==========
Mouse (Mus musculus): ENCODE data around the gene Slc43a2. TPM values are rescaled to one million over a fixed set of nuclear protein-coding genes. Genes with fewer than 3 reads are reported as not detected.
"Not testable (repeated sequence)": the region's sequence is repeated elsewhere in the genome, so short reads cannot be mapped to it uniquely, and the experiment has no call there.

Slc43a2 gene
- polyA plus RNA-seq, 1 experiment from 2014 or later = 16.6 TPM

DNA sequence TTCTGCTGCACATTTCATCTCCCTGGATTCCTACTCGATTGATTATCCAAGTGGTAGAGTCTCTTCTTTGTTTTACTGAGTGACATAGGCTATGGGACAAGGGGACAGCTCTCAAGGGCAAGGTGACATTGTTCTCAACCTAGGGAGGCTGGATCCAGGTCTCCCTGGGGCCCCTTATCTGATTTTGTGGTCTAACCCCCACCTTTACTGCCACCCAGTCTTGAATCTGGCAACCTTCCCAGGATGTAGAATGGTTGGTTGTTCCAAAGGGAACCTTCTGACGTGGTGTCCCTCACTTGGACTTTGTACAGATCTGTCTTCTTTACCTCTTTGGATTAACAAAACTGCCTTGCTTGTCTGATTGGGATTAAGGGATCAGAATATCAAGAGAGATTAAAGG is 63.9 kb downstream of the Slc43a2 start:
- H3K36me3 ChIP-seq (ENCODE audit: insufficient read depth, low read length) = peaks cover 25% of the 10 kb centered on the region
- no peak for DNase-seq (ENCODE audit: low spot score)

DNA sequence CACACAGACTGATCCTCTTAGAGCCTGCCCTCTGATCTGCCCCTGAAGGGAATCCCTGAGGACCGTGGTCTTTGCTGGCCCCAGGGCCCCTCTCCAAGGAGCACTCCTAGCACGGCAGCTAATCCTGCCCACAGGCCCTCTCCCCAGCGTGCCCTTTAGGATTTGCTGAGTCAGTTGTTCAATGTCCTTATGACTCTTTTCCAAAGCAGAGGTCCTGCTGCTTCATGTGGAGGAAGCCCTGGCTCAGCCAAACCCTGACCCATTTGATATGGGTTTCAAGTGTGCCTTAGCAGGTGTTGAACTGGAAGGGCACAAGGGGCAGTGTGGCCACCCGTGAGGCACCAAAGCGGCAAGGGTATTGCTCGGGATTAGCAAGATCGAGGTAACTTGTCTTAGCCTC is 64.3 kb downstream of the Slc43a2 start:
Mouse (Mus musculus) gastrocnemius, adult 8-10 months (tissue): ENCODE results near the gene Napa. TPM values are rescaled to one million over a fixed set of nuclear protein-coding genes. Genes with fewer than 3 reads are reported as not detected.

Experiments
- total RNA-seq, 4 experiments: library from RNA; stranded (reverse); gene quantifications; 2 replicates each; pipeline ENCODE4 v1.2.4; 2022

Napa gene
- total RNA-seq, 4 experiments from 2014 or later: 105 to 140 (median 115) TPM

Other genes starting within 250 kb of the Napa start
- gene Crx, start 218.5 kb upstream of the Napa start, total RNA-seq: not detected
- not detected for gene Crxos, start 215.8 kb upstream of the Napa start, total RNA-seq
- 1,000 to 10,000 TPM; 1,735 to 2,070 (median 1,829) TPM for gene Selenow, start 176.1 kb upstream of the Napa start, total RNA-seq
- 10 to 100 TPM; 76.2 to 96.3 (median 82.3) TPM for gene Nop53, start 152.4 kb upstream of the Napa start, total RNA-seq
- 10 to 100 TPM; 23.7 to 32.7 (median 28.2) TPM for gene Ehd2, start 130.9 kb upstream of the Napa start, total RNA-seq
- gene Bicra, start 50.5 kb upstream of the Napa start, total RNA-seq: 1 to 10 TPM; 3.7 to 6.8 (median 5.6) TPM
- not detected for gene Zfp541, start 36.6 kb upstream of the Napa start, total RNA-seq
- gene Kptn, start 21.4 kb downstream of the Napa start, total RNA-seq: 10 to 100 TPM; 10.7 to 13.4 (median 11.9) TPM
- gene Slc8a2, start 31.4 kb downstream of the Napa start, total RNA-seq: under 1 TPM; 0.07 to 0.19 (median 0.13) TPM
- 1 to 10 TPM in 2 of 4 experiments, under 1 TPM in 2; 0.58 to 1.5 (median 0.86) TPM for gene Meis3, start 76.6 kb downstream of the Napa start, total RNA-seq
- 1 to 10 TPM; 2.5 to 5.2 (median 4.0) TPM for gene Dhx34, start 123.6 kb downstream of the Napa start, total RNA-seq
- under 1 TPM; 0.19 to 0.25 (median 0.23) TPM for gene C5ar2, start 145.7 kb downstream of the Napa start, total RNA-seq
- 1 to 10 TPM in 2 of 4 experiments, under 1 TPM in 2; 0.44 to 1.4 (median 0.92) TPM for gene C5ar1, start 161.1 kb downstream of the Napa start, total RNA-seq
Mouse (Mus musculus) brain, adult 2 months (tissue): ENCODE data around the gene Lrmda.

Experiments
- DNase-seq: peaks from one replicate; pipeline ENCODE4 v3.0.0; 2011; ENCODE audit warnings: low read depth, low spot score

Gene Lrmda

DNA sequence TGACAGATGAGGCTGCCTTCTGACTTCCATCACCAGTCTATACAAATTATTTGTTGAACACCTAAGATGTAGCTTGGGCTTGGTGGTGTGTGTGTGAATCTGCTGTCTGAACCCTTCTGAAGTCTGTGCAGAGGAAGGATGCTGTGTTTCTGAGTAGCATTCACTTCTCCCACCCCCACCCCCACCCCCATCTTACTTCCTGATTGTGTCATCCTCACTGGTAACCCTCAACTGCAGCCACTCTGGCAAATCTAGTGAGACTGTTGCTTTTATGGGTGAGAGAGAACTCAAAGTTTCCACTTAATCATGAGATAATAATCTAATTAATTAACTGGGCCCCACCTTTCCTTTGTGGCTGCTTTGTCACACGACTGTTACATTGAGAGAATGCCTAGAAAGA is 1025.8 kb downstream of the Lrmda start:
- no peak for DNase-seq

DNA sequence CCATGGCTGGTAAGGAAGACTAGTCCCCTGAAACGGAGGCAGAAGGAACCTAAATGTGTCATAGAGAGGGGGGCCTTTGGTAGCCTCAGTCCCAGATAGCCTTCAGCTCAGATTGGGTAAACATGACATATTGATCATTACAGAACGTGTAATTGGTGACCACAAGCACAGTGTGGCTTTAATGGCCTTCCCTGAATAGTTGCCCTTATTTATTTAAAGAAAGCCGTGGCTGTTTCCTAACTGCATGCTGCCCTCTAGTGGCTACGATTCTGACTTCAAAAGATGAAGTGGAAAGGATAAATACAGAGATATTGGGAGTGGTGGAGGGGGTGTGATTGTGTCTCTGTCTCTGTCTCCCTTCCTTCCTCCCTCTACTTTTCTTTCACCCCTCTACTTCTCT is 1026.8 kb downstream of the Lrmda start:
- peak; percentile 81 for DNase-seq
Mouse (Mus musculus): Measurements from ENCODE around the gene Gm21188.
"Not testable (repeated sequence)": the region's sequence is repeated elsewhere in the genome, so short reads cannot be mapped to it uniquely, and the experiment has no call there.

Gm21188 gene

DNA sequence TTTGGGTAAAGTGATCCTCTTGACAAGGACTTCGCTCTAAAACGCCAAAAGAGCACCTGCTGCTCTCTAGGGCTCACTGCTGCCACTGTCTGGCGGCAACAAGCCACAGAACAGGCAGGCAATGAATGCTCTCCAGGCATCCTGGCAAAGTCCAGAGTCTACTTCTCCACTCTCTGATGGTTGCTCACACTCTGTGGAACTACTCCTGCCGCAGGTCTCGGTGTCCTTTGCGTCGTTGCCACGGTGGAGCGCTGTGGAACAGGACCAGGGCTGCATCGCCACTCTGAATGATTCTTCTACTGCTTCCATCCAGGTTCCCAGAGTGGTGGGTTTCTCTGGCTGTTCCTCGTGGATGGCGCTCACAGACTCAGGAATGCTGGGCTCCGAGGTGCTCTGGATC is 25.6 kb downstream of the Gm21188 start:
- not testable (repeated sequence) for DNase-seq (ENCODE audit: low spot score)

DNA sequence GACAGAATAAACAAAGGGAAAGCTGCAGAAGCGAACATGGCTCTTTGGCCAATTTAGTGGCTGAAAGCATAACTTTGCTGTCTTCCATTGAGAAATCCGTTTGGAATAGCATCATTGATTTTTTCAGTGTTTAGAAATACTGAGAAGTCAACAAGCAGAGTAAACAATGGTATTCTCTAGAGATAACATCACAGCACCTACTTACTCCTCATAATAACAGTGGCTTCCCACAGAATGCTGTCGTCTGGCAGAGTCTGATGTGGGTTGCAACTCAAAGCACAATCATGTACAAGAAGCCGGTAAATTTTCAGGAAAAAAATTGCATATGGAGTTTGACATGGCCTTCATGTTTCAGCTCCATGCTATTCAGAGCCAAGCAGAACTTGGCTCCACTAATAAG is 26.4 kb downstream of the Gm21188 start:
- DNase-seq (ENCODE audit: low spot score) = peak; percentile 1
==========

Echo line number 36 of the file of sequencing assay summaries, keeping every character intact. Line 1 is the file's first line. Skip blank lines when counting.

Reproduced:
Mouse (Mus musculus): Measurements from ENCODE around the gene Gm21188.